John P. Washington

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John Patrick Washington
John P. Washington.png
Born (1908-07-18)July 18, 1908
Newark, New Jersey
Died February 3, 1943(1943-02-03) (aged 34)
USAT Dorchester, Atlantic Ocean
Allegiance United States United States of America
Service/branch United States United States Army
Years of service 1942 to 1943
Rank Chaplain lieutenant
Battles/wars World War II
Awards Chaplain's Medal for Heroism
Distinguished Service Cross
Purple Heart

John Patrick Washington (18 July 1908 – 3 February 1943) was a Roman Catholic priest and a lieutenant in the United States Army. He was one of the Four Chaplains who gave their lives to save other soldiers during the sinking of the USAT Dorchester during World War II.

Life[edit]

Born as one of seven children to Irish immigrants Frank and Mary Washington, John was a religious boy from a young age, rapidly becoming an altar boy at his local church in Newark, New Jersey, where he grew up. A talented sportsman and intelligent and hard-working child, he performed well at school and was accepted into Seton Hall Preparatory School, then located in South Orange, New Jersey, where he completed high school and took courses designed to prepare him for the priesthood. Following his graduation he moved to the Immaculate Conception Seminary School of Theology at Seton Hall University and took minor orders in 1933, being ordained a priest in 1935.

He served at several New Jersey parishes over the next six years, before joining the Army upon hearing of the attack on Pearl Harbor in December 1941. After brief periods in Indiana and Maryland, Washington was dispatched to Harvard University where he took a course preparing him for deployment for Europe and became acquainted with the others of the Four chaplains for the first time. In January 1943 he joined them on board the Dorchester for the trip to Europe via Greenland, and set off on the fatal journey.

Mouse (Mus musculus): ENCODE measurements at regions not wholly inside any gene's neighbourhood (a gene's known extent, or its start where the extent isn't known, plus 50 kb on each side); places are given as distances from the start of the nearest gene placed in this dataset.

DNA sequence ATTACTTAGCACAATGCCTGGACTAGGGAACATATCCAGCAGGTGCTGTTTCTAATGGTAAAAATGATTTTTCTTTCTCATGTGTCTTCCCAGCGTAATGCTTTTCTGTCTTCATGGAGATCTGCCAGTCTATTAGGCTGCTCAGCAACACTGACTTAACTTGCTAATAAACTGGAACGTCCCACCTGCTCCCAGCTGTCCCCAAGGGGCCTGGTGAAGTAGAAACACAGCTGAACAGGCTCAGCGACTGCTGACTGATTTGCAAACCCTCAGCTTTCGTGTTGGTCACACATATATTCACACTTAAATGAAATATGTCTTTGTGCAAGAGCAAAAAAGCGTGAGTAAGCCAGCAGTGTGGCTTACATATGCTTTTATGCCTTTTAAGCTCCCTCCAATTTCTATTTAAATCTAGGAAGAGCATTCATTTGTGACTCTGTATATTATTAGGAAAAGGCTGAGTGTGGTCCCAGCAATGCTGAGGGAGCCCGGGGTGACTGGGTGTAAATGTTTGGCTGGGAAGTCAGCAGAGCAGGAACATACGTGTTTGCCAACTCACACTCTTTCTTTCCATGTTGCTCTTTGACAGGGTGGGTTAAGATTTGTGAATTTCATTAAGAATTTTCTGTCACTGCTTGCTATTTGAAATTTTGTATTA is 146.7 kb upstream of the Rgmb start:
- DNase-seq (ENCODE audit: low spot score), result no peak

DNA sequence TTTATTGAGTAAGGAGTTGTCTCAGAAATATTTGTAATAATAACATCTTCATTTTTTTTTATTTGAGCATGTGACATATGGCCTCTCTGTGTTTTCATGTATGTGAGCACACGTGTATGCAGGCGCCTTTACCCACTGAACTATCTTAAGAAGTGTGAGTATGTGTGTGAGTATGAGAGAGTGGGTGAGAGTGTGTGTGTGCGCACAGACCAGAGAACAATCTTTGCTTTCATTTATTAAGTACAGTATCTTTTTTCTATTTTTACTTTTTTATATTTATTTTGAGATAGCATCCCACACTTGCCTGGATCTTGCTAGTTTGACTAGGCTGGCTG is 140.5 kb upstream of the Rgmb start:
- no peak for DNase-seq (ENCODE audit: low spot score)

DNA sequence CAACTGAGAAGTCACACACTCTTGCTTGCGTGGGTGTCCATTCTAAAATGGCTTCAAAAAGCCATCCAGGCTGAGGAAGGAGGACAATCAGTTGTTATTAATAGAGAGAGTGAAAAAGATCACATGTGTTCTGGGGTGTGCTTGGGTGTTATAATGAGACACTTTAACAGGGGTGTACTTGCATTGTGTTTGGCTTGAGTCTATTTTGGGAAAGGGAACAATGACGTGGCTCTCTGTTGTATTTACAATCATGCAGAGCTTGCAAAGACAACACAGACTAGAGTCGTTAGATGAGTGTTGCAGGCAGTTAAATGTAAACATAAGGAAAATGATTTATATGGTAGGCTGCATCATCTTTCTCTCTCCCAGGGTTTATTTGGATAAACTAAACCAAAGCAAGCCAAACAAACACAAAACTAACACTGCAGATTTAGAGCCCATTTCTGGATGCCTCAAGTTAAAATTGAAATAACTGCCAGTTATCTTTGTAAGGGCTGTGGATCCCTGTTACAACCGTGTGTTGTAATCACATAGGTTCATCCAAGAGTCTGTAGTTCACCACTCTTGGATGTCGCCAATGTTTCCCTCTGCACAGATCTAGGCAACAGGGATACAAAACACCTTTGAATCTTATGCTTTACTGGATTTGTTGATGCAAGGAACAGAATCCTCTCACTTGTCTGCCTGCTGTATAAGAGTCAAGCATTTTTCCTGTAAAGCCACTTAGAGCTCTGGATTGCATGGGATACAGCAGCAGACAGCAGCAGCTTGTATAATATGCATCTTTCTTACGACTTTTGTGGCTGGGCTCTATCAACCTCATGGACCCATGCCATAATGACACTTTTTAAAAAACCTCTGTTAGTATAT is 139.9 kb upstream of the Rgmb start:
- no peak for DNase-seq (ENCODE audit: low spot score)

Death[edit]

Four Chaplains

In late 1942, Washington was transferred to Camp Myles Standish in Taunton, Massachusetts and attended Chaplains School at Harvard University. There he met fellow chaplains George L. Fox, Alexander D. Goode and Clark V. Poling. In January 1943, the chaplains embarked on board the USAT Dorchester, which was transporting over 900 soldiers to the United Kingdom via Greenland.

On February 2, 1943 the German submarine U-223 spotted the convoy on the move and closed with the ships, firing a torpedo which struck the Dorchester shortly after midnight. Hundreds of men packed the decks of the rapidly sinking ship and scrambled for the lifeboats. Several of the lifeboats had been damaged and the four chaplains began to organize frightened soldiers. They distributed life jackets from a locker; when the supply of life jackets ran out, each of the chaplains gave theirs to other soldiers. When the last lifeboats were away, the chaplains prayed with those unable to escape the sinking ship. 27 minutes after the torpedo struck, the Dorchester disappeared below the waves with 672 men still aboard. The last anyone saw of the four chaplains, they were standing on the deck, arms linked and praying together.[1]

Remembrance[edit]

Four Chaplains stamp, 1948

The four chaplains were all awarded the Distinguished Service Cross and the Purple Heart and received national acclaim for their courage and self-sacrifice. A chapel in their honor was dedicated on February 3, 1951 by President Harry S. Truman at Grace Baptist Church in Philadelphia. The Four Chaplains' Medal was established by act of Congress on July 14, 1960, and was presented posthumously to their next of kin by Secretary of the Army Wilber M. Brucker at Ft. Myer, Virginia on January 18, 1961.[2]

Washington is honored with a feast day along with the other Four Chaplains on the liturgical of the Episcopal Church in the United States of America on February 3.

The U.S. Army's Fort Benning honored the Four Chaplains by naming a field in their honor outside the base's main Protestant chapel.[3]

See also[edit]

References[edit]

  1. ^ "The Saga of the Four Chaplains". The Four Chaplains Memorial Foundation. Retrieved 2008-02-05. 
  2. ^ "Federal Military Medals and Decorations". Foxfall Medals. 
  3. ^ http://www.benning.army.mil/mcoe/HistoricTrail/09_chapel.htm

External links[edit]